Good morning and happy groundhog day, this is Logan King with the West Central Montana Avalanche Center’s avalanche advisory for Tuesday, February 2nd 2016.  The current avalanche danger is CONSIDERABLE for the northern part of the west central Montana backcountry. Human triggered avalanches are likely, and natural avalanches are possible.  The southern portion of the advisory area received less snow over the past few days and has a MODERATE avalanche danger.

Weather and Snowpack

Temperatures have dropped at mountain locations and are currently in the upper teens with light winds out of the south west. Snow bands have brought significant snow to the northern end of the advisory area and over the past 24 hours, nearly a foot of snow has accumulated. The new snow was lower density than we have seen for a while and only totaled approximately .9 inches of SWE. Overnight most locations saw an additional 1-3 inches of snow. 

We toured in the Rattlesnake yesterday and found a significant amount of new low density snow and snow fall rates of about an inch an hour persisted through the day. As the snow piled up it started to become more reactive and we saw a few natural loose slides (pic1) and found the new snow was beginning to react to human triggers later in the afternoon (pic2). At lower elevations and southern aspects, where the new snow was falling on a rain crust was where storm slabs were observed to be most reactive. Storm slabs will be the primary concern today and will be widespread, they will be especially touchy at mid-low elevations and on southern aspects or anywhere else where the storm slab is sitting on a crust.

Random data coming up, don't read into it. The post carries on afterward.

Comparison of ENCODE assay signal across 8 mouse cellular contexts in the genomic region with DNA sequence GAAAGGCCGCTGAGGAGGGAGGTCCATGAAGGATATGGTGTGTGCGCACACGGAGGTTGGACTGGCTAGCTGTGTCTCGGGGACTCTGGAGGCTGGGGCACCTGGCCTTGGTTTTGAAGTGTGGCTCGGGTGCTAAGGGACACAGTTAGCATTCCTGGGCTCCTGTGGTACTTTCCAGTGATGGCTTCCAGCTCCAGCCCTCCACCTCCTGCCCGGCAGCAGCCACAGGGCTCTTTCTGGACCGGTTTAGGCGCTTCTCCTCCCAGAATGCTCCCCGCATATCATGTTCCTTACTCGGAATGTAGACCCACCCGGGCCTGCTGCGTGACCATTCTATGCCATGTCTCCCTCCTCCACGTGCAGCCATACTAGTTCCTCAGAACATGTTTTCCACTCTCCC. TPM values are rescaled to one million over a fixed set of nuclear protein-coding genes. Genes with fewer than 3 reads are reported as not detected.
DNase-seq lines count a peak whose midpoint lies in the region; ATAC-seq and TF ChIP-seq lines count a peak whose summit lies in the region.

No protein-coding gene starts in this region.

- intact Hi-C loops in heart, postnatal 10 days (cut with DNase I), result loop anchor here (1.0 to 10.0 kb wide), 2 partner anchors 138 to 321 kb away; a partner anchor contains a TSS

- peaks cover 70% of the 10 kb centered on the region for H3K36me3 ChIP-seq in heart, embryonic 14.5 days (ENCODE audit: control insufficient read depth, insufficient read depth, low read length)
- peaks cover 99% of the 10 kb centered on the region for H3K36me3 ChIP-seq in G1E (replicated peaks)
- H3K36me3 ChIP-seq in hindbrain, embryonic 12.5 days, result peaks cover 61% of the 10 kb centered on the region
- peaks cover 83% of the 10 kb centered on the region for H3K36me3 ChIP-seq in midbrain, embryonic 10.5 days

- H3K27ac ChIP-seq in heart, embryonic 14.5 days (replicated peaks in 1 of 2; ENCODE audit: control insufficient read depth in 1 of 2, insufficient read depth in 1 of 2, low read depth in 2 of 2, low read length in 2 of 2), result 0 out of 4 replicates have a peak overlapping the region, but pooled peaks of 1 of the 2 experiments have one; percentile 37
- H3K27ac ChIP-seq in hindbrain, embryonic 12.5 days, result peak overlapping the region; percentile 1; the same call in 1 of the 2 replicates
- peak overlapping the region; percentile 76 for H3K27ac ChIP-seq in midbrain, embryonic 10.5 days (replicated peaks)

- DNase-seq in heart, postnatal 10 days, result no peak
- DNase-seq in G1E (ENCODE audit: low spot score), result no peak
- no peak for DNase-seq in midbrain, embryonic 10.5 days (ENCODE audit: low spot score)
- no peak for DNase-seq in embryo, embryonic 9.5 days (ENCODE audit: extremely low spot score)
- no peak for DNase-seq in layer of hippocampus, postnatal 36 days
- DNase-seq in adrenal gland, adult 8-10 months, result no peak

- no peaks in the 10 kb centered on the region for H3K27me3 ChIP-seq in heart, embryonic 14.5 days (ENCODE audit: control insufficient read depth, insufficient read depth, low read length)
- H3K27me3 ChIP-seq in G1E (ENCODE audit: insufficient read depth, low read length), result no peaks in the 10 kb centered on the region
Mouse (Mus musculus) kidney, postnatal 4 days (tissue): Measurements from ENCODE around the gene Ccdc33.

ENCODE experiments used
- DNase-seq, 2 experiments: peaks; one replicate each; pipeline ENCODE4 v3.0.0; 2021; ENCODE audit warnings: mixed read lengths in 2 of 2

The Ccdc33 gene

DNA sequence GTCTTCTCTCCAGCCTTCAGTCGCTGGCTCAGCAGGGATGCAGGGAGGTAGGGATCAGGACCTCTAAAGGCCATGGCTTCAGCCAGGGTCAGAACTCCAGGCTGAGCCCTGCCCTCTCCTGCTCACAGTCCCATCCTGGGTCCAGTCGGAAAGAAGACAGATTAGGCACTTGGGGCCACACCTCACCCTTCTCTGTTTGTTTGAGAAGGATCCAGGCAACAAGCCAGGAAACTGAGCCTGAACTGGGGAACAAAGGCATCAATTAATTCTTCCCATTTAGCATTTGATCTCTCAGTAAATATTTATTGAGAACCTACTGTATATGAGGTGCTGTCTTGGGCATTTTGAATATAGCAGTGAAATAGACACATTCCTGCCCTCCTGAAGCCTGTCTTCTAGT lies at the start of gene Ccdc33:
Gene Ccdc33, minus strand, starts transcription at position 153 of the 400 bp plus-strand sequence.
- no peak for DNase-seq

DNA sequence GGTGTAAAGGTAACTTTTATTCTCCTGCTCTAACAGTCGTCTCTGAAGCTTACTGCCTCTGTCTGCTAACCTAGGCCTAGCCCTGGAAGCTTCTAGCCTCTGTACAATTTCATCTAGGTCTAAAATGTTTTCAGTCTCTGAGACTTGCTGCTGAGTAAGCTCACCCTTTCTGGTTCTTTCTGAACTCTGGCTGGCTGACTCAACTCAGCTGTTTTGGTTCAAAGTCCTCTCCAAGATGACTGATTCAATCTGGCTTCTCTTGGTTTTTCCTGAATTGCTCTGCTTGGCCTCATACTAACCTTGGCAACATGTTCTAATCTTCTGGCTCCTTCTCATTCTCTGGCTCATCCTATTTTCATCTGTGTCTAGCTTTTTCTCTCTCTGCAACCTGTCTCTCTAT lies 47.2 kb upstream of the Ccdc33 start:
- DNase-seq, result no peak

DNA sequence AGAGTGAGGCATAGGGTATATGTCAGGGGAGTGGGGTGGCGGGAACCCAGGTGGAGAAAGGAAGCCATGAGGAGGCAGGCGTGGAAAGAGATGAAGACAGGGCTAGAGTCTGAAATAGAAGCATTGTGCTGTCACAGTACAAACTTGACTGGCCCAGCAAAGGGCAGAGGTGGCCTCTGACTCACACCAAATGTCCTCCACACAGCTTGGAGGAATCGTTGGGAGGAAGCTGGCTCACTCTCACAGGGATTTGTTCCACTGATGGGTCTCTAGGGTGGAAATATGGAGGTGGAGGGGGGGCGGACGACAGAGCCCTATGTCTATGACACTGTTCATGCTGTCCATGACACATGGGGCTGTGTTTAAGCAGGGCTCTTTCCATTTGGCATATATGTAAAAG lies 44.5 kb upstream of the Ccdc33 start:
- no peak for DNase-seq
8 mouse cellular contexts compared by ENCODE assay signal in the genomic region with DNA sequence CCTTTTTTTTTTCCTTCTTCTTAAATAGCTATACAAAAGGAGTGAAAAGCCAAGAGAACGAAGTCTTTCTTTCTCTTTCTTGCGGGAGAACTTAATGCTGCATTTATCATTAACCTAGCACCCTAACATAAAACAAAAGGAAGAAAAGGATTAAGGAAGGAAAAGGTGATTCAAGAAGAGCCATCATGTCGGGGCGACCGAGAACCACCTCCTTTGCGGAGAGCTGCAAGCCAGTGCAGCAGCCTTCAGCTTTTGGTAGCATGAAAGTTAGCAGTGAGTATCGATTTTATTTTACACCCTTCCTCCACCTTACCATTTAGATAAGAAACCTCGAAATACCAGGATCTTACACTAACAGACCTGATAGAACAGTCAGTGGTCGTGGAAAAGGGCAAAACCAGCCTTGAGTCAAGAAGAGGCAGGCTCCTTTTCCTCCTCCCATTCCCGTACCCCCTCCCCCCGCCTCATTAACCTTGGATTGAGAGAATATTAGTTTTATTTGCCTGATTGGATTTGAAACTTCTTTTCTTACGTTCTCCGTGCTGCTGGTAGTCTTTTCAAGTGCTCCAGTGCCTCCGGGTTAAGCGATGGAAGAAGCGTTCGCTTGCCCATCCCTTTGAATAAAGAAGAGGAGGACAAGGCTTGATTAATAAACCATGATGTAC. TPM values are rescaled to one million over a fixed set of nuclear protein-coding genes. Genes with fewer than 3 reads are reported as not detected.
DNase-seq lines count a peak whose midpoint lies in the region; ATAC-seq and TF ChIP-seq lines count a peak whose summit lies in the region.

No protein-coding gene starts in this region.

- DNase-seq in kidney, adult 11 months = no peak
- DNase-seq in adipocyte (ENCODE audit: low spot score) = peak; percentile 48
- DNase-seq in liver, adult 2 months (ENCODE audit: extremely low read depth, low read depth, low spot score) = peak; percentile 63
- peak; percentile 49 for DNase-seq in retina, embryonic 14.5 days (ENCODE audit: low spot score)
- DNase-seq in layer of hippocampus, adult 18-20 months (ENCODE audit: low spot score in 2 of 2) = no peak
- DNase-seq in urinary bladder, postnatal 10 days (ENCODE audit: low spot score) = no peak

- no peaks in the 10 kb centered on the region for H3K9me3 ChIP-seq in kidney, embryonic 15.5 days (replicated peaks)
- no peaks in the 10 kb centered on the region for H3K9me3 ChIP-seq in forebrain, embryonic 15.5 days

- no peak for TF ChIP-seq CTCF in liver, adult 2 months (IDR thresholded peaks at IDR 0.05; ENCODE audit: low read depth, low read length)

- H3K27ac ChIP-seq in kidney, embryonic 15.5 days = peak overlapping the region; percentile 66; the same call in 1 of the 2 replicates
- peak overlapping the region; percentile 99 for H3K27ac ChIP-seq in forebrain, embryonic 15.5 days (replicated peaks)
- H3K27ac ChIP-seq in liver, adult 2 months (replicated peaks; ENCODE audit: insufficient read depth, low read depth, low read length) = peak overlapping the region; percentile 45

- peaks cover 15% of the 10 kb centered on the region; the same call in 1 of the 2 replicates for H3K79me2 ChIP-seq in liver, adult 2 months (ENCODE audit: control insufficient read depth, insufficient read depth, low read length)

Loose snow avalanches will be another significant concern today. There is a lot of new snow out there and some of the small “sluffs” we observed were able to entrain a significant amount of snow and moved very quick. Terrain management will be critical today, loose snow slides are likely so be aware of terrain traps and potential consequences of getting caught in a loose snow avalanche.

The storm slab and loose snow problems are focused around the Rattlesnake and Southern Missions. Persistent slabs are still out there and will be a concern everywhere in the advisory area. Persistent slabs have become less reactive as of late but still warrant attention. The only way to know where the persistent slabs are and if they are reactive is to dig. The avalanche danger for the Swan and Bitterroot ranges is MODERATE

Weather and Avalanche Outlook

Snow is expected to continue through the afternoon with the possibly of localized heavy snow if banding develops again today. However, snow totals will not be as significant as the past couple of days. Any significant new load will rapidly increase the avalanche danger.

Lets hope Phil sees his shadow today. Travis will issue the next advisory on Thursday, February 4th. This danger rating does not apply to operating ski areas, expires at midnight tonight and is the sole responsibility of the U.S. Forest Service.